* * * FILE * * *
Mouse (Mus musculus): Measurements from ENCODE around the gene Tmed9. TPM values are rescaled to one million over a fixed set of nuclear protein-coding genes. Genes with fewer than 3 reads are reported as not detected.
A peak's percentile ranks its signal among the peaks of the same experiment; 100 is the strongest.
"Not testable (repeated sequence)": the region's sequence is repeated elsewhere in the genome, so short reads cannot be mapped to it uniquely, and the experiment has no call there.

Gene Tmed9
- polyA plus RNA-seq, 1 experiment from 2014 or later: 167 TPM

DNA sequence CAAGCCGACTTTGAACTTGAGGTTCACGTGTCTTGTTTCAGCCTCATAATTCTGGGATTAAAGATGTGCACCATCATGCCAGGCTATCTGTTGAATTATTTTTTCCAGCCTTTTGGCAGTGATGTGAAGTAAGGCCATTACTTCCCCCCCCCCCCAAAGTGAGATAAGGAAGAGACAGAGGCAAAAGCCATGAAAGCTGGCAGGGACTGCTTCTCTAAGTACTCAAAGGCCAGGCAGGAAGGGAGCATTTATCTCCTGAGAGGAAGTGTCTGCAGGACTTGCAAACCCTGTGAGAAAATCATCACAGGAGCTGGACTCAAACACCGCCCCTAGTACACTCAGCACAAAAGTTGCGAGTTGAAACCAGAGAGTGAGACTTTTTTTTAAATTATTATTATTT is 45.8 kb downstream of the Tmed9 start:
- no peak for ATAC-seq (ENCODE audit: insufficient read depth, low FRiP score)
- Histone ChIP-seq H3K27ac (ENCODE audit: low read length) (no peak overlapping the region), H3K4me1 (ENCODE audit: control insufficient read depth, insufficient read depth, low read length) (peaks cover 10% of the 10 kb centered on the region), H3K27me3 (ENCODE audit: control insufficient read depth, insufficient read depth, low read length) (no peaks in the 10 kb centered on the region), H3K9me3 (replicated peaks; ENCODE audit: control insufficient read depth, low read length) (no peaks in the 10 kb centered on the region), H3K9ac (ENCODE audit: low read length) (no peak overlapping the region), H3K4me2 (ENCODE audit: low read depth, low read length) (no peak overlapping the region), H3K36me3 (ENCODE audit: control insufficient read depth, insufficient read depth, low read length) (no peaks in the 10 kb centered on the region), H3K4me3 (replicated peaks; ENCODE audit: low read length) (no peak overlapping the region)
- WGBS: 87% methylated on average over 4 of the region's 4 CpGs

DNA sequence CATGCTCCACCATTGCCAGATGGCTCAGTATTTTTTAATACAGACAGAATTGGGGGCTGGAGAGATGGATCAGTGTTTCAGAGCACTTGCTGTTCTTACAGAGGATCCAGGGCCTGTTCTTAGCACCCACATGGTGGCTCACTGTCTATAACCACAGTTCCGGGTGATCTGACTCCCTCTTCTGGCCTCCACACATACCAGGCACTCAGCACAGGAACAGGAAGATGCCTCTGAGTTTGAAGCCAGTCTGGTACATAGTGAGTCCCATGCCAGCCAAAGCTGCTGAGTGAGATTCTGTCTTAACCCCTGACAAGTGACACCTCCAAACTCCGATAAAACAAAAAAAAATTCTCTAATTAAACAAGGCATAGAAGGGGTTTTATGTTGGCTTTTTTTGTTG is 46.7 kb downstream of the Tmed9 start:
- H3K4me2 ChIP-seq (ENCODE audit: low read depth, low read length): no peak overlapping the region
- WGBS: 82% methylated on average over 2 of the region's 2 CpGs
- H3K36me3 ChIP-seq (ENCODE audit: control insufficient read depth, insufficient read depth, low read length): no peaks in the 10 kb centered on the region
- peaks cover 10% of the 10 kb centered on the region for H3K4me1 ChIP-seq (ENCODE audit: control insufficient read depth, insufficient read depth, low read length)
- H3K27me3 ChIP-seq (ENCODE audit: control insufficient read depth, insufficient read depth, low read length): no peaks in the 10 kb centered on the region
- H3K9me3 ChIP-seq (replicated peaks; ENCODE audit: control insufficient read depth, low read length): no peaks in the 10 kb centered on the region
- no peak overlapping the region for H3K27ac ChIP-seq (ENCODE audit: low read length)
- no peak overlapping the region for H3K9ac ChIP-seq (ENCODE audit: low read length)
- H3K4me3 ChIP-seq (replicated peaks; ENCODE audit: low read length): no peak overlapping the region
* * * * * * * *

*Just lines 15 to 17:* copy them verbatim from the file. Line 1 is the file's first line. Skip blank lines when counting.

- H3K27me3 ChIP-seq (ENCODE audit: control insufficient read depth, insufficient read depth, low read length): no peaks in the 10 kb centered on the region
- H3K9me3 ChIP-seq (replicated peaks; ENCODE audit: control insufficient read depth, low read length): no peaks in the 10 kb centered on the region
- no peak overlapping the region for H3K27ac ChIP-seq (ENCODE audit: low read length)